Highland Park Week began with an indie release from the Scotch Malt Whisky Society which featured a Jamaican rum finish. On Wednesday, I reviewed an ex-bourbon cask from Berry Bros. & Rudd. Here to close out the series is an official distillery release that has the distillery’s favoured official profile front and center: sherry. Indeed, it is a single sherry cask. In the last few-several years Highland Park have really stepped up their single cask program. This one is a 13 yo distilled in 2006 and as per Whiskybase there are at least 40 such releases from the 2006 vintage alone and at least as many from each of the preceding years in the decade (the 2007s and 2008s appear to still be coming online. Not being insane, I have not gone and looked at the details of each cask but a random sampling suggests they’re all heavily sherried and all at ludicrous strengths, and that many if not most are from first-fill European oak casks. It’s no big surprise that this should be the case. In this market there’s only one thing that would top the mix of stupidly high abv and a sherry bomb when it comes to convincing whisky geeks to pay the big bucks and that’s if you add heavy peat to the mix.
Well, even without the heavy peat Highland Park has been able to get punters to open their wallets. None of these single casks have been reasonably priced. I believe this so-called Cask of the Forest and its partner Cask of the Earth went/go for north of $200 in the US—this for a 13 yo whisky. And no, I don’t know what those names are supposed to mean. I assume there is also a Cask of the Mountain, Cask of the Sea, Cask of the Air and Cask of the Desert (Hillock? Meadow? River? Lake? Pond?). I suppose we should be happy at any rate that they’re not NAS releases. Anyway, let’s see what this is like.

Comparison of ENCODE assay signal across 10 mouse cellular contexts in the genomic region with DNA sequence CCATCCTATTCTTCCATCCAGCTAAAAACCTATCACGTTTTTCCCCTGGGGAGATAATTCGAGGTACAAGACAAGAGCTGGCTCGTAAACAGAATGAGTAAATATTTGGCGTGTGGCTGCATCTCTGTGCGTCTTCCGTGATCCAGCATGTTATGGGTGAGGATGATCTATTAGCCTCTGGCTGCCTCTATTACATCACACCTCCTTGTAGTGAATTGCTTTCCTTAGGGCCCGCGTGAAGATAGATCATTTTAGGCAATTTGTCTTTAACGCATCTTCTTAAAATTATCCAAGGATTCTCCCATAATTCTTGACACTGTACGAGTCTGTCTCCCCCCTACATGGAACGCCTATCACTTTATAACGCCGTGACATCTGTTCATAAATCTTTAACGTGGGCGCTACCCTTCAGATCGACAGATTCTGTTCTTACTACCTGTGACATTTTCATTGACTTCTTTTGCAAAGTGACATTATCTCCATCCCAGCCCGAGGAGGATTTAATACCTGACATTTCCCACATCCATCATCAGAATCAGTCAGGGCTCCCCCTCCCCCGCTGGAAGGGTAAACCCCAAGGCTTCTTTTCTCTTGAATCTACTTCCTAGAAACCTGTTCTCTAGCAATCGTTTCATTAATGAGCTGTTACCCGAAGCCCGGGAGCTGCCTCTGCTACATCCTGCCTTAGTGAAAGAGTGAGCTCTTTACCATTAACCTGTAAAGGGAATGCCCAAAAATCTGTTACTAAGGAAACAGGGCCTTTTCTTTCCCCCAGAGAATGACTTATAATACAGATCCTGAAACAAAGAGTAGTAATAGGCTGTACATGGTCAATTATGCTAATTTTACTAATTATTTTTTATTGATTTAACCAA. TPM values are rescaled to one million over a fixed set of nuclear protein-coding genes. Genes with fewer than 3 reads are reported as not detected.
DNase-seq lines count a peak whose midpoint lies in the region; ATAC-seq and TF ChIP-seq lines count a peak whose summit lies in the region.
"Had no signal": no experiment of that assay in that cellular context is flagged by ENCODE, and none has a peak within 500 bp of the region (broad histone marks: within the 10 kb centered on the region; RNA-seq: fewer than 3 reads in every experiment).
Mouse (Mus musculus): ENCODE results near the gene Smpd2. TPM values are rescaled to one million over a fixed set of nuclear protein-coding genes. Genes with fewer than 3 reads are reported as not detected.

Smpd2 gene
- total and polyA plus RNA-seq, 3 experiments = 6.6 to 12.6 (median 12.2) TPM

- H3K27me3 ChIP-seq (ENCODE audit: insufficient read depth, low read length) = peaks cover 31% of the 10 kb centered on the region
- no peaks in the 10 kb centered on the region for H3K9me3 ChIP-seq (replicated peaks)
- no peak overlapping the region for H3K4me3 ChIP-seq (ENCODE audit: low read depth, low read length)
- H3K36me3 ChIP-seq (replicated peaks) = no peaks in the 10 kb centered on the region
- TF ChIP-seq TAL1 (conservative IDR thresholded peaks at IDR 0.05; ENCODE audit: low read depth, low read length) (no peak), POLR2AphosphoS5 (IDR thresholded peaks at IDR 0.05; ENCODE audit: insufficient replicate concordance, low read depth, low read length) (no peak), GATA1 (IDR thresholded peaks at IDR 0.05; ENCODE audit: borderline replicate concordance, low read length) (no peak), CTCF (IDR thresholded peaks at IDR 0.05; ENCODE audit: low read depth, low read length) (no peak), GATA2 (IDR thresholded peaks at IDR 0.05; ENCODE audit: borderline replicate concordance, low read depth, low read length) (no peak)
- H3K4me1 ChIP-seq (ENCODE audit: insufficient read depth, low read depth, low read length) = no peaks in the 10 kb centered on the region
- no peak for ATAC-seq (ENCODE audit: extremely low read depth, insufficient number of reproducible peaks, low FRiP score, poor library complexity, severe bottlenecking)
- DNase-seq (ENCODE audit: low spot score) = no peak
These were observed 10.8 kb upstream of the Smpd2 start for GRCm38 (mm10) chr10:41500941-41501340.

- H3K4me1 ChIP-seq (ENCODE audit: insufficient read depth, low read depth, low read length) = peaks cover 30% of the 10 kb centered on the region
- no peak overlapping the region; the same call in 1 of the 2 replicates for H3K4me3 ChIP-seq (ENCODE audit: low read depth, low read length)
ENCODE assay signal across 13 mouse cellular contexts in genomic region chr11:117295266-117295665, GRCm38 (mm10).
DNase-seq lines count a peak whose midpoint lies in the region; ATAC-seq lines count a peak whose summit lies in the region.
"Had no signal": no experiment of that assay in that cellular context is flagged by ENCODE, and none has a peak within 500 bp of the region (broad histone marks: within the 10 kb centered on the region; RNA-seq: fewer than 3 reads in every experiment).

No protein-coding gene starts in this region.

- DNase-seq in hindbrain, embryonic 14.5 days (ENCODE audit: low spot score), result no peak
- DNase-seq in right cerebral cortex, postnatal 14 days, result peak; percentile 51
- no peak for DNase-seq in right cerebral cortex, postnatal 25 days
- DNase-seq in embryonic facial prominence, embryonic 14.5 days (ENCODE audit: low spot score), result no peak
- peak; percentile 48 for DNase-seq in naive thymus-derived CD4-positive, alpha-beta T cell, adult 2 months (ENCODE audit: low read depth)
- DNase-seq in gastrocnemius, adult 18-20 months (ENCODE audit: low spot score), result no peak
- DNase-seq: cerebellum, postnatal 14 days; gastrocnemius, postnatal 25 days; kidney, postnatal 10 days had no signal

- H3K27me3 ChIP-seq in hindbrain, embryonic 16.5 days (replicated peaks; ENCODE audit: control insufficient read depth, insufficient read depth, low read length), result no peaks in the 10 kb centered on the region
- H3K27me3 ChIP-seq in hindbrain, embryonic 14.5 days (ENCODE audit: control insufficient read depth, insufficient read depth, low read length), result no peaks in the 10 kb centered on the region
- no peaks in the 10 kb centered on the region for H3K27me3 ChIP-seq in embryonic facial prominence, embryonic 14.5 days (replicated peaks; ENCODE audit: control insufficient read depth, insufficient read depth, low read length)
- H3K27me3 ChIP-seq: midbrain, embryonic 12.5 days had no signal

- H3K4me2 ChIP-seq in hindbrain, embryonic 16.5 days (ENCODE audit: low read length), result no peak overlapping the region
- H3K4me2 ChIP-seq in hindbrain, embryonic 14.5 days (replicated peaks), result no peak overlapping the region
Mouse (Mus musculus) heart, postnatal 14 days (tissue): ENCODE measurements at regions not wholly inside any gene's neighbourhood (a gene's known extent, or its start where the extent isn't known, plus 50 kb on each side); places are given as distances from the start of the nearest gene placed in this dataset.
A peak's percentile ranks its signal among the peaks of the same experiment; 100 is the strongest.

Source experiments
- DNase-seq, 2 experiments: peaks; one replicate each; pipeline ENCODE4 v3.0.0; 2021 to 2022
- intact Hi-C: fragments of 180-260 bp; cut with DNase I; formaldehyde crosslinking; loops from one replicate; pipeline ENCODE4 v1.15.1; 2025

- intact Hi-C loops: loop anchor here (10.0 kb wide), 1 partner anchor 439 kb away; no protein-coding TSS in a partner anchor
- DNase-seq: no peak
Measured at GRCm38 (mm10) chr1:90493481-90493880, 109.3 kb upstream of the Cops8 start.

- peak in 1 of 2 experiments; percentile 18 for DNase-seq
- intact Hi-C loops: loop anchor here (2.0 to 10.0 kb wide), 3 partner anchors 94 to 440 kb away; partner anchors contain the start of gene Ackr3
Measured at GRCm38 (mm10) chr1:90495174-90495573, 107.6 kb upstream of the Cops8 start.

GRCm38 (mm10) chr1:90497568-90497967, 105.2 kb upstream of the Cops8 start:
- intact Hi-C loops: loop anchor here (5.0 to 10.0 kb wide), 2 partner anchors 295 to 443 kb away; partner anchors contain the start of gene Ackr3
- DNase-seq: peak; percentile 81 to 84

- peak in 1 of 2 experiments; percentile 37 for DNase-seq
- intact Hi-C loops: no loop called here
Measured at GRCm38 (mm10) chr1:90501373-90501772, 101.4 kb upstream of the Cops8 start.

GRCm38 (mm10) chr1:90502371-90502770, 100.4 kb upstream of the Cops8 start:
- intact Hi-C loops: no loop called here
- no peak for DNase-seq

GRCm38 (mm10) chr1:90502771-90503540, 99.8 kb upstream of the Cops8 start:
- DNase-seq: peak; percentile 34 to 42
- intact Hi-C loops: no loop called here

Highland Park 13, 2006, Cask of the Forest (63.9%; first-fill European oak sherry butt 1994; from a bottle split)
Nose: Rich sherry, no surprise. It leads with the fruit (plum, dried orange peel, apricot) and then the oak comes up from below, palpable but not overbearing or tannic. Not much change with time. With a few drops of water the fruit expands—the plum and apricot in particular—but so does the oak (still not tannic). Some pencil lead too now. As it sits further the fruit gets richer still (some fig along with the apricot and plum) and the oak recedes. A few more drops of water and, yes, we’re now in the arena of the right drinking strength for this: the fruit comes leaping out of the glass, with the apricot in the lead, ripe and jammy.
Palate: Hot but surprisingly approachable at full strength. Which is not to say the first sip is very interesting: there’s some indistinct citrus, some salt, some oak. I take the econd sip a few minutes later and now there’s more of the fruit but the alcohol is still masking too much. A few more minutes and another sip and I’ll add water. Yeah, needs water. With a few drops of water it develops mostly as on the nose, with more fruit, some graphite but less oak. Richer here too with more time. Ah yes, with the second addition of water it gets stickier and there’s marmalade now along with the apricot and plum; the oak provides a nice frame.
Finish: Long. At first there’s noting here beyond lingering alcohol burn, some oak and then some salt. As on the palate with both additions of water with spicy oak at the end.
Comments: At full strength this is drinkable but boring. With water it really opens up and reveals its fruity charms. If you have an unopened bottle I’d recommend water when you do open it. My rough estimate is that I probably got it down to 55% with the first addition and closer to 50% with the second.
Rating: 87 points. (Pulled up quite a bit by water.)
So if a bottle of this whisky has to be watered down to about 50% for the best flavor, does that bring the price of a bottle down about half? How much weight does the price of a bottle have on your ratings?
I don’t know about the math but my preference would be for whiskies to be bottled at better drinking strengths to start with.